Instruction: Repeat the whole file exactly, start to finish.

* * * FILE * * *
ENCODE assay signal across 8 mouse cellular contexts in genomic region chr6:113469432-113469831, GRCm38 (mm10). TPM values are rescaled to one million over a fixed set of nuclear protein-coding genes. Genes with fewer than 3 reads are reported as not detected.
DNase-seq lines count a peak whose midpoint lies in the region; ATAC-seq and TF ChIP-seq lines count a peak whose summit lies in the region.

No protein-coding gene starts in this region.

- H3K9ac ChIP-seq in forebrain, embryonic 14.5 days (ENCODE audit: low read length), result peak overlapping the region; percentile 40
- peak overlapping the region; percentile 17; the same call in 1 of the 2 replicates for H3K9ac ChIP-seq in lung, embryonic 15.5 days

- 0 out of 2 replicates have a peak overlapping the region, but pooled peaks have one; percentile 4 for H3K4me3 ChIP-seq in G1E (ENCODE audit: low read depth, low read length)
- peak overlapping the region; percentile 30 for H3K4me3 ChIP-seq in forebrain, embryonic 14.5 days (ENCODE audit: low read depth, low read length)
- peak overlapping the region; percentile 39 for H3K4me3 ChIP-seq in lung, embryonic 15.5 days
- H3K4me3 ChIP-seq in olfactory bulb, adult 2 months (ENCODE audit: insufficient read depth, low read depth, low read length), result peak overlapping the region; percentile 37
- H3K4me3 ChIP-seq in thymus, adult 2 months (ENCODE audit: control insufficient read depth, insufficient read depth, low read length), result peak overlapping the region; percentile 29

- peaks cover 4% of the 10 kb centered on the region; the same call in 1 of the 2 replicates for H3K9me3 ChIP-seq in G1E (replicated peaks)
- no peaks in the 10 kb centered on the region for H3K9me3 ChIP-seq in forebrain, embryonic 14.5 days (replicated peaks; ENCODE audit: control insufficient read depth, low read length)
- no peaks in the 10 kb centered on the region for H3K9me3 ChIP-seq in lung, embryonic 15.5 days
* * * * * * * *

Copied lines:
ENCODE assay signal across 8 mouse cellular contexts in genomic region chr6:113469432-113469831, GRCm38 (mm10). TPM values are rescaled to one million over a fixed set of nuclear protein-coding genes. Genes with fewer than 3 reads are reported as not detected.
DNase-seq lines count a peak whose midpoint lies in the region; ATAC-seq and TF ChIP-seq lines count a peak whose summit lies in the region.

No protein-coding gene starts in this region.

- H3K9ac ChIP-seq in forebrain, embryonic 14.5 days (ENCODE audit: low read length), result peak overlapping the region; percentile 40
- peak overlapping the region; percentile 17; the same call in 1 of the 2 replicates for H3K9ac ChIP-seq in lung, embryonic 15.5 days

- 0 out of 2 replicates have a peak overlapping the region, but pooled peaks have one; percentile 4 for H3K4me3 ChIP-seq in G1E (ENCODE audit: low read depth, low read length)
- peak overlapping the region; percentile 30 for H3K4me3 ChIP-seq in forebrain, embryonic 14.5 days (ENCODE audit: low read depth, low read length)
- peak overlapping the region; percentile 39 for H3K4me3 ChIP-seq in lung, embryonic 15.5 days
- H3K4me3 ChIP-seq in olfactory bulb, adult 2 months (ENCODE audit: insufficient read depth, low read depth, low read length), result peak overlapping the region; percentile 37
- H3K4me3 ChIP-seq in thymus, adult 2 months (ENCODE audit: control insufficient read depth, insufficient read depth, low read length), result peak overlapping the region; percentile 29

- peaks cover 4% of the 10 kb centered on the region; the same call in 1 of the 2 replicates for H3K9me3 ChIP-seq in G1E (replicated peaks)
- no peaks in the 10 kb centered on the region for H3K9me3 ChIP-seq in forebrain, embryonic 14.5 days (replicated peaks; ENCODE audit: control insufficient read depth, low read length)
- no peaks in the 10 kb centered on the region for H3K9me3 ChIP-seq in lung, embryonic 15.5 days